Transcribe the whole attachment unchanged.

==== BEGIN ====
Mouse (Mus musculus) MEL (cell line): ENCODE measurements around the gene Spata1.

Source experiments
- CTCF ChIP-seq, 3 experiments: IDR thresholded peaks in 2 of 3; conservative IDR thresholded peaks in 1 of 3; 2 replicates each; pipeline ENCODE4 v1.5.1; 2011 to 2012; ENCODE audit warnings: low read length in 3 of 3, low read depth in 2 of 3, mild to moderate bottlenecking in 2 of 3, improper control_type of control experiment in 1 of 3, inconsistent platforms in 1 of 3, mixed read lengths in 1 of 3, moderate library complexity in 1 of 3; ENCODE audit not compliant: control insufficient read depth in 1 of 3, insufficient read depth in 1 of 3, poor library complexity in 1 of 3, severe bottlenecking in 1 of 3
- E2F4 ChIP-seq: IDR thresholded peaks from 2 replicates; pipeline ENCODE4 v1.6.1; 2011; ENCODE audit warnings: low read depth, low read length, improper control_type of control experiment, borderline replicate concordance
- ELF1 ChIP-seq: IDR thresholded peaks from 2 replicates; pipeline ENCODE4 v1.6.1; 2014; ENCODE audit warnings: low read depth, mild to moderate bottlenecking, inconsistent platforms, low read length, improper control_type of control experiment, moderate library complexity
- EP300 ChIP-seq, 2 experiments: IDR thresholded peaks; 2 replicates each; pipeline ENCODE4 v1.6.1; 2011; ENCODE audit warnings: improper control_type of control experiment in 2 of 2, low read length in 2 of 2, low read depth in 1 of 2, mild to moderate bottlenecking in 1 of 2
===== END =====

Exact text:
Mouse (Mus musculus) MEL (cell line): ENCODE measurements around the gene Spata1.

Source experiments
- CTCF ChIP-seq, 3 experiments: IDR thresholded peaks in 2 of 3; conservative IDR thresholded peaks in 1 of 3; 2 replicates each; pipeline ENCODE4 v1.5.1; 2011 to 2012; ENCODE audit warnings: low read length in 3 of 3, low read depth in 2 of 3, mild to moderate bottlenecking in 2 of 3, improper control_type of control experiment in 1 of 3, inconsistent platforms in 1 of 3, mixed read lengths in 1 of 3, moderate library complexity in 1 of 3; ENCODE audit not compliant: control insufficient read depth in 1 of 3, insufficient read depth in 1 of 3, poor library complexity in 1 of 3, severe bottlenecking in 1 of 3
- E2F4 ChIP-seq: IDR thresholded peaks from 2 replicates; pipeline ENCODE4 v1.6.1; 2011; ENCODE audit warnings: low read depth, low read length, improper control_type of control experiment, borderline replicate concordance
- ELF1 ChIP-seq: IDR thresholded peaks from 2 replicates; pipeline ENCODE4 v1.6.1; 2014; ENCODE audit warnings: low read depth, mild to moderate bottlenecking, inconsistent platforms, low read length, improper control_type of control experiment, moderate library complexity
- EP300 ChIP-seq, 2 experiments: IDR thresholded peaks; 2 replicates each; pipeline ENCODE4 v1.6.1; 2011; ENCODE audit warnings: improper control_type of control experiment in 2 of 2, low read length in 2 of 2, low read depth in 1 of 2, mild to moderate bottlenecking in 1 of 2